Conversing in the Real World

I’ve been reconnecting with friends and family here in the real world, going for coffee and having conversations. I must say, talking to real people is good. Probably healthy too. I’m also reading books that I really want to read, particularly relating to my current quest for understanding the inter-relationship of faith and learning, as alluded to in a previous post.

I had a conversation with my bro-in-law regarding a statement I made in that previous post, asking, “how can Christians negotiate the tension between faithfulness to Christ and the pursuit of academic excellence?” He thought that my saying that a tension exists was wrong, that there was no tension. I was happy for the challenge, because I really want to refine my thought in this area and that will not come easily.

As I started to think things through further in our conversation, what I came up with this: the skepticism necessary to promote academic learning has its place, but it is not a long term strategy for healthy living. Skepticism is not a whole-life strategy. Skepticism as a whole-life strategy produces cynicism and inaction, which are not exactly the fruit of the spirit. So, I think that skepticism has a role to play in particularly the life of the mind, but not in the life of the whole person. How to slice and dice that—if that’s even possible—is a whole other issue.

So, the quest continues, and the reading that I am currently doing is in that vein. I’m reading All Truth is God’s Truth by Arthur Holmes, and at the risk of putting way too much information in this post, I’ll close with this quote:

…learning, like anything else brings temptations. One temptation is to intellectual pride. But the cure for intellectual pride is not ignorance, any more than the cure for sexual license is celibacy. To prize ignorance, when God gives us the capacity and opportunity for understanding, is a sin, just as requiring celibacy is wrong I view of God’s call to make marriage something holy. The ultimate cure for sin is the grace of God which can overcome both sexual license and intellectual pride. Moreover, I regard to pride, it is a little knowledge and not a lot that is a dangerous thing. The person who has worked for years to acquire extensive learning usually recognizes how little he knows. The horizons of his knowledge are also the frontiers of his ignorance. But the undisciplined mind that has not learned its own limitations more easily takes selfish pride in the little it knows. (p. 29)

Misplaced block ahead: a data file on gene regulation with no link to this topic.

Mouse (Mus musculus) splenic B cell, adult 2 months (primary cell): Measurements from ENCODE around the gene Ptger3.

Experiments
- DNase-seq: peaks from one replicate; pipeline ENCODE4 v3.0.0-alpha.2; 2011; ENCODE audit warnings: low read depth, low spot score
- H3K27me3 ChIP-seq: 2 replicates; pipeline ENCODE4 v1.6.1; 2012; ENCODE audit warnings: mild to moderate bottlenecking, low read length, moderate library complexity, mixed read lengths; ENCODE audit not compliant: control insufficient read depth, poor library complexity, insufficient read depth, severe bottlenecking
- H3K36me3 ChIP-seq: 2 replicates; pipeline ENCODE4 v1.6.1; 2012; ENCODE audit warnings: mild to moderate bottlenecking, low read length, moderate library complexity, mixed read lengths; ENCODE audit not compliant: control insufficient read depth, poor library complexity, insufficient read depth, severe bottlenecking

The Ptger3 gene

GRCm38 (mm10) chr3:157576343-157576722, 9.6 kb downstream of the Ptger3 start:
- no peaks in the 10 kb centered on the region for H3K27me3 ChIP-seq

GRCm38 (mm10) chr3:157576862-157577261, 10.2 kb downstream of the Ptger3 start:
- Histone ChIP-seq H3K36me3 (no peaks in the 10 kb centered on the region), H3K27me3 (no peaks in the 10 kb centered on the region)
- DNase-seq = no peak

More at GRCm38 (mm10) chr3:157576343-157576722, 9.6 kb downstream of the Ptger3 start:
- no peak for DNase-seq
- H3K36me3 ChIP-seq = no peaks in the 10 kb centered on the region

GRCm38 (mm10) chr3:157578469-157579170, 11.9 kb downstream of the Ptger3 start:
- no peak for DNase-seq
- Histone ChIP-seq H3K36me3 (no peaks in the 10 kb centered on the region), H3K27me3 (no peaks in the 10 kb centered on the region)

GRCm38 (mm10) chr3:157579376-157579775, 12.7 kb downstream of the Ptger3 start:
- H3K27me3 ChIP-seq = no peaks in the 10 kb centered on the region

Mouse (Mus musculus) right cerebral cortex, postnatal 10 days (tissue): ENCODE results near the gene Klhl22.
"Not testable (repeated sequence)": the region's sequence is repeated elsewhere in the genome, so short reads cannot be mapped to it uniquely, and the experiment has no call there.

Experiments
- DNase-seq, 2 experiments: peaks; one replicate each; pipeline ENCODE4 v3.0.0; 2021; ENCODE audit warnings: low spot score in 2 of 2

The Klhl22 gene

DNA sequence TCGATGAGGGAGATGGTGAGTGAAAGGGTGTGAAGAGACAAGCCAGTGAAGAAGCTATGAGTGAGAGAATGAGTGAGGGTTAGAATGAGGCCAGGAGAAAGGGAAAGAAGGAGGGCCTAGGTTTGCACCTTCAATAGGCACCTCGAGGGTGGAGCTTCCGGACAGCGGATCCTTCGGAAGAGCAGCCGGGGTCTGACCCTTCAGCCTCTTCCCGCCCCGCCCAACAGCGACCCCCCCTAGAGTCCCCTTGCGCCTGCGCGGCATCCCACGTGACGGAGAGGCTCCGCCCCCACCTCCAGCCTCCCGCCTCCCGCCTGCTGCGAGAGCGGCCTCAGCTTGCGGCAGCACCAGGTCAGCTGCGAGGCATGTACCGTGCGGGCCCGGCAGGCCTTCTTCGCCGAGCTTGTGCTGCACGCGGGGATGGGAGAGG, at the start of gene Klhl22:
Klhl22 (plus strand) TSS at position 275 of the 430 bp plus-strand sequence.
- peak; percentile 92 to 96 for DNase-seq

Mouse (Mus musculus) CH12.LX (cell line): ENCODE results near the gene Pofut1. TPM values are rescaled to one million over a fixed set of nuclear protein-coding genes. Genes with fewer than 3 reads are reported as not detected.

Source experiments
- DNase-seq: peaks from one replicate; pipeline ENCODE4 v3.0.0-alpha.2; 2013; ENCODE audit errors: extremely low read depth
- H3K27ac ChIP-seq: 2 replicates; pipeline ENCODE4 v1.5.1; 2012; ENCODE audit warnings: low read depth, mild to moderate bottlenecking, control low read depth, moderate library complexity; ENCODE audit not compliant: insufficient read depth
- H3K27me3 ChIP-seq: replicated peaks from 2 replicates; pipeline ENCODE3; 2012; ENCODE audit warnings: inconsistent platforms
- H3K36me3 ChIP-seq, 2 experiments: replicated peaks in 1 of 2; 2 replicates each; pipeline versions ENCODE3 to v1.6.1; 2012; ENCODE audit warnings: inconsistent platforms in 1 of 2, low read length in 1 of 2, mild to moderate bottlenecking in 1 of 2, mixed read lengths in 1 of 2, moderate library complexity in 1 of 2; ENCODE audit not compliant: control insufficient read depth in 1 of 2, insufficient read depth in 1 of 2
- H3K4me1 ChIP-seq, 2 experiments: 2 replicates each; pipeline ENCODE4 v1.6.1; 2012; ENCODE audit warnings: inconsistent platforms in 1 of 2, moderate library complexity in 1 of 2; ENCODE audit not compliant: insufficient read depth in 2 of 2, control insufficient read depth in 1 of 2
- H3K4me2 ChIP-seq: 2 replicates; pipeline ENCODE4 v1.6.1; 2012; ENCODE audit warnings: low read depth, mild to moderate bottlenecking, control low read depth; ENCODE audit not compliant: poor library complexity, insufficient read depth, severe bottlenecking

4 responses to “Conversing in the Real World”

  1. I agree that skepticism seems to breed, especially, inaction. I’m not sure that it needs to breed cynicism though. In any case, I empathize with your reservations on skepticism being a healthy posture for life.

    Good quote. Consitent with the maxim, though probably an inaccurate paraphrase, “the more you know, the more you see you have to learn”.

  2. Good use of the maxim my man. Every question I answer breeds a few more.

    As for skepticism, I don’t think that it has to breed cynicism, but my experience has shown me that it does so amongst those who exercise too broadly as an approach to life.

  3. Fair. I was reading you through too extreme a lense. You would say skepticism has its place, but only ‘a’ place, not ‘the only’ place. To this I would have to agree.

    I’m also reminded of Willard’s claim that skepticism is only healthy if a person, along with the ability to doubt their beliefs, is willing to doubt their doubts.

    Have fun in Brandon.

  4. Ah, good use of Willard. Doubt your doubts indeed.

    I think the real danger of skepticism is pride; the false assumption that what works as a discipline for academic inquiry pertains to all of life. Hubris I tell you.

WordPress Default is proudly powered by WordPress

Entries (RSS) and Comments (RSS).